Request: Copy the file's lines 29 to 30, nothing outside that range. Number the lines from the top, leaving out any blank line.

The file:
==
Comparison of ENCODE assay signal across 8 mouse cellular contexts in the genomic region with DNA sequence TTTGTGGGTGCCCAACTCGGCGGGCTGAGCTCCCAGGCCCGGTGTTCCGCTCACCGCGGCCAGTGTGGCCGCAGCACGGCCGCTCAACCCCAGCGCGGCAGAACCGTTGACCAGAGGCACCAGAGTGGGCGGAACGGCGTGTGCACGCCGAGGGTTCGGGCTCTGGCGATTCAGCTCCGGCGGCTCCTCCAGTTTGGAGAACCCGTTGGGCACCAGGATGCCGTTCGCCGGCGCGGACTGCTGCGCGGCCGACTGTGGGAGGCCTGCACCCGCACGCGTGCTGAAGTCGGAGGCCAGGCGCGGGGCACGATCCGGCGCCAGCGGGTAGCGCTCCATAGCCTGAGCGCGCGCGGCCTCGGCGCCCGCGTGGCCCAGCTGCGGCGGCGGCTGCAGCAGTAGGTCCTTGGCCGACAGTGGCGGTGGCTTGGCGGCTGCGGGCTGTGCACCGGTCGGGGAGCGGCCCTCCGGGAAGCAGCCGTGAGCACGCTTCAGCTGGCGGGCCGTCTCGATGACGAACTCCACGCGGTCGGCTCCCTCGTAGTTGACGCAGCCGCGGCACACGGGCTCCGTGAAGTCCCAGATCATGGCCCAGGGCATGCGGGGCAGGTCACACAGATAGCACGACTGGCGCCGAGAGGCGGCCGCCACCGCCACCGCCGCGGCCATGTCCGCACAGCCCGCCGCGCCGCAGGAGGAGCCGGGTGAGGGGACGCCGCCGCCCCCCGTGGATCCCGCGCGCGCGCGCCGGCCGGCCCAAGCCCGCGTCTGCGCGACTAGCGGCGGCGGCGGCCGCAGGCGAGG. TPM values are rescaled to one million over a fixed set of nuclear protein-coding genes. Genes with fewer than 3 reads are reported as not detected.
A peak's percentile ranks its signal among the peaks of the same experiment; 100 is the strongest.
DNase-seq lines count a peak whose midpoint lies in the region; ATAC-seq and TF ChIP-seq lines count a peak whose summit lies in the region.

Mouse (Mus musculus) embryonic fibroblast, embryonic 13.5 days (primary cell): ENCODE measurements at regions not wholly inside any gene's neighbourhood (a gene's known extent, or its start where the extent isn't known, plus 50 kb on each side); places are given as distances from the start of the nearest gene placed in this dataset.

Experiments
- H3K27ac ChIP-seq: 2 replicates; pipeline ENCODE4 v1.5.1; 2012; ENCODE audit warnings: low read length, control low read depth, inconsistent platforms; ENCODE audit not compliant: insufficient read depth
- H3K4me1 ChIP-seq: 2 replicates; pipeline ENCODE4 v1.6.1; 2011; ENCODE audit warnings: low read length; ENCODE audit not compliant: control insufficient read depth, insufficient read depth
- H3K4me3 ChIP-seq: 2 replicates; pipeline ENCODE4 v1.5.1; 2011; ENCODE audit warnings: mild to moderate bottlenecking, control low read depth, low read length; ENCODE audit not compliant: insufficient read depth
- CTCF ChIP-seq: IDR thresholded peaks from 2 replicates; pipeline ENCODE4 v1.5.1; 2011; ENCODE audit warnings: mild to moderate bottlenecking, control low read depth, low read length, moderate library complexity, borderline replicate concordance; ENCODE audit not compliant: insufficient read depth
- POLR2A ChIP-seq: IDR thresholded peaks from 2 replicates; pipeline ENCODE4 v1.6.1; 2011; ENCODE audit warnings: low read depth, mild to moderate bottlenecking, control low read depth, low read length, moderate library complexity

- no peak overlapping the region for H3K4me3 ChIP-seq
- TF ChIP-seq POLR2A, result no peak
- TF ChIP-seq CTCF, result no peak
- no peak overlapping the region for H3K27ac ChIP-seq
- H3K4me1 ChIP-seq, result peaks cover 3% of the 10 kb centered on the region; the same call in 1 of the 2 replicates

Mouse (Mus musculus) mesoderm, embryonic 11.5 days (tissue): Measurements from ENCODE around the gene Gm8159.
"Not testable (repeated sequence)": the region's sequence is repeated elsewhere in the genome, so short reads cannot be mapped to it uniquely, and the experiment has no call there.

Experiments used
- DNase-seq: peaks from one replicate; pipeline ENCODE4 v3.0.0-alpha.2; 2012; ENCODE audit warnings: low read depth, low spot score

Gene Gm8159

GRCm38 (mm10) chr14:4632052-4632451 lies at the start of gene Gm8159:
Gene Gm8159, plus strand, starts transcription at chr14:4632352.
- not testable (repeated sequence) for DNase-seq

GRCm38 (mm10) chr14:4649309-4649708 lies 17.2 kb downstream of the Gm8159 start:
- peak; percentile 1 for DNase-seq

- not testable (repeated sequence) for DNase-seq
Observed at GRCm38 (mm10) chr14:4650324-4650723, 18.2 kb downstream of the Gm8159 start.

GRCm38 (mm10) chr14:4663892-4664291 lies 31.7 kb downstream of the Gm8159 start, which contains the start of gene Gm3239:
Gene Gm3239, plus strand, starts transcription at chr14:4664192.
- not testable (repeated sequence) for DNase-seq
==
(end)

Gene Gm3239, plus strand, starts transcription at chr14:4664192.
- not testable (repeated sequence) for DNase-seq